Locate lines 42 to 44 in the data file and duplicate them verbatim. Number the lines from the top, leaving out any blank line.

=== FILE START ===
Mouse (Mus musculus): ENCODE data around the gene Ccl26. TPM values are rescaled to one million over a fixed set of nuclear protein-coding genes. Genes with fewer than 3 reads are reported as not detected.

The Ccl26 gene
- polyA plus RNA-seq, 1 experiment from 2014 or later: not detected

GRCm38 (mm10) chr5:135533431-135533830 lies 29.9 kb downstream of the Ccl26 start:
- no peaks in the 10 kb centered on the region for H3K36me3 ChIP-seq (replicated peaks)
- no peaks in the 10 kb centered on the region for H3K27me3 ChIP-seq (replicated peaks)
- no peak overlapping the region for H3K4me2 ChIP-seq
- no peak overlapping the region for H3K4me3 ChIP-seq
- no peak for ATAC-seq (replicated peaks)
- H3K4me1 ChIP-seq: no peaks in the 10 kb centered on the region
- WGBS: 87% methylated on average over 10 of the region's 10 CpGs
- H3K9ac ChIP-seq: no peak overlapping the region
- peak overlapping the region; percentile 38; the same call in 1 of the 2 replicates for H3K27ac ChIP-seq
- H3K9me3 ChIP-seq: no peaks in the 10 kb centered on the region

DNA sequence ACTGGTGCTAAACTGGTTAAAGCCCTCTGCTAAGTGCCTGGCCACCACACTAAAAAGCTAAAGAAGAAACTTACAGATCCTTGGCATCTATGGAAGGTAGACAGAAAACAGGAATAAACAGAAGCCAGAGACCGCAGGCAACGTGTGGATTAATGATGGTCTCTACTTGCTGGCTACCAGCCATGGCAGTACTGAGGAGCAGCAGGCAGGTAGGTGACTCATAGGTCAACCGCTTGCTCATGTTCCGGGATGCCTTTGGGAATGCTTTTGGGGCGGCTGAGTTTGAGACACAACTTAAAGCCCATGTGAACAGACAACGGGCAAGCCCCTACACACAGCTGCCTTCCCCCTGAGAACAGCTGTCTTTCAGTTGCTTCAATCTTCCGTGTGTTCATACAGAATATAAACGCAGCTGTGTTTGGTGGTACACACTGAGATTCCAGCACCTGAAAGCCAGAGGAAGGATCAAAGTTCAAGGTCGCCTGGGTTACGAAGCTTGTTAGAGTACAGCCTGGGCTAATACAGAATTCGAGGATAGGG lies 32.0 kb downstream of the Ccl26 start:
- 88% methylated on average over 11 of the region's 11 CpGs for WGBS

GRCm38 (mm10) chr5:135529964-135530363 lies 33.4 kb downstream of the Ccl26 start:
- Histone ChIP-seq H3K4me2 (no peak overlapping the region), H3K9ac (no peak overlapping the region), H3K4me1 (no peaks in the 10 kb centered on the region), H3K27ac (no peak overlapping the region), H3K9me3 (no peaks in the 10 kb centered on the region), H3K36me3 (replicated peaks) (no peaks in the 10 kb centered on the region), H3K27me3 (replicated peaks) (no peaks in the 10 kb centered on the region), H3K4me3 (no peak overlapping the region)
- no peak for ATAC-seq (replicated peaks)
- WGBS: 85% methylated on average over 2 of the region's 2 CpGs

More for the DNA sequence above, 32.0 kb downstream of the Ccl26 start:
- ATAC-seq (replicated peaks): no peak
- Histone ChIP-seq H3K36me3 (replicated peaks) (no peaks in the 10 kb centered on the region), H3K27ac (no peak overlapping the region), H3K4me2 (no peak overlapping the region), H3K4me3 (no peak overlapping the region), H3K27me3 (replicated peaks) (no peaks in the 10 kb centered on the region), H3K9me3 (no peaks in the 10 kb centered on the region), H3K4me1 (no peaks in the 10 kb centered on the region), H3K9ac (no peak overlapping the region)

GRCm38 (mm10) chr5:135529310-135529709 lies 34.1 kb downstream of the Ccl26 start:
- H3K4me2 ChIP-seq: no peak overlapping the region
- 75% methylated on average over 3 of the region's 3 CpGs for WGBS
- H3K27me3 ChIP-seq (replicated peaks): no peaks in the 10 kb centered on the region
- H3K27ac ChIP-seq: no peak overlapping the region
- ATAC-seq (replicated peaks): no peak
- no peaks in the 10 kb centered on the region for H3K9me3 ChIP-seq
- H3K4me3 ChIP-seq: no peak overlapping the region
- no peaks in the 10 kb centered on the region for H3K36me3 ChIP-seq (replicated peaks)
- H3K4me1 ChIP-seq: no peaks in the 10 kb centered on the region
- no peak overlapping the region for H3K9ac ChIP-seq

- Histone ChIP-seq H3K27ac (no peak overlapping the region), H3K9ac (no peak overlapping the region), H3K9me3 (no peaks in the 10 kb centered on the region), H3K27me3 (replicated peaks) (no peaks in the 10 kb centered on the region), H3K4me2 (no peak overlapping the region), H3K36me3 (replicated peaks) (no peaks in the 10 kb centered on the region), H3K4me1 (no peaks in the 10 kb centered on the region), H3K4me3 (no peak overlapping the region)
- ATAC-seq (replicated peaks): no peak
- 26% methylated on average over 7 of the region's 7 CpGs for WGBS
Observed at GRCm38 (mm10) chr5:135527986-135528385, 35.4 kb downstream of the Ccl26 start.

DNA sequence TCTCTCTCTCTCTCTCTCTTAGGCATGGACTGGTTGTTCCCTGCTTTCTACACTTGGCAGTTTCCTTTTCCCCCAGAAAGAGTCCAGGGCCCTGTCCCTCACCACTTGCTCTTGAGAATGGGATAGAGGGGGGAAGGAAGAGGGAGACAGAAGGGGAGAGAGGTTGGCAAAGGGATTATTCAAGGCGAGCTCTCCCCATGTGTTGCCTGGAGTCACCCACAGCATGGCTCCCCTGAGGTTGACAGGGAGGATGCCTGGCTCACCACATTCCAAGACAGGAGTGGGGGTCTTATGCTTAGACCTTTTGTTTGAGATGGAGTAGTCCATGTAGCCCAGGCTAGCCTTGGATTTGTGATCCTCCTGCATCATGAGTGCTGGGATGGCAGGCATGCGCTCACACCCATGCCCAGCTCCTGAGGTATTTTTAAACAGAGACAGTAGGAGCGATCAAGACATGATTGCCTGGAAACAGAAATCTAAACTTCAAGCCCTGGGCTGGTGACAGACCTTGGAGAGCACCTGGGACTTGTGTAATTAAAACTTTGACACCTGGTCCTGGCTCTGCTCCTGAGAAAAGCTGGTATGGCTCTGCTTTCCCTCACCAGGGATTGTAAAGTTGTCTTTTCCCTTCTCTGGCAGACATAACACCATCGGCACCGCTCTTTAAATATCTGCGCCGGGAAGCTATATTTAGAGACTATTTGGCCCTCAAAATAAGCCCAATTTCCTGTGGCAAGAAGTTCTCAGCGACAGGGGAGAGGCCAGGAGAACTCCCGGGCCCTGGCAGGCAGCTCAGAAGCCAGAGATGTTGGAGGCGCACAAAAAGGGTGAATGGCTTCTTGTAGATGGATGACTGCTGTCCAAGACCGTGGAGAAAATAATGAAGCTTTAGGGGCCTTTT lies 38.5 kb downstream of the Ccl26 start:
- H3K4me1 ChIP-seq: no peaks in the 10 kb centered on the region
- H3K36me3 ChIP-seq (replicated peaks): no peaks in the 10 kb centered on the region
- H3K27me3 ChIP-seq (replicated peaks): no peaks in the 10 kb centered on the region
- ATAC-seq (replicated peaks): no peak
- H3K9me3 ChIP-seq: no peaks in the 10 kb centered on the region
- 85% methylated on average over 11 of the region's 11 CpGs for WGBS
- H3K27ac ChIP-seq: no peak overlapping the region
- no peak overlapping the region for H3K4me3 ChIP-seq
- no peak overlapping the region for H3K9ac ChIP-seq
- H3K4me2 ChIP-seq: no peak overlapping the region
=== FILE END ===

- H3K27me3 ChIP-seq (replicated peaks): no peaks in the 10 kb centered on the region
- ATAC-seq (replicated peaks): no peak
- H3K9me3 ChIP-seq: no peaks in the 10 kb centered on the region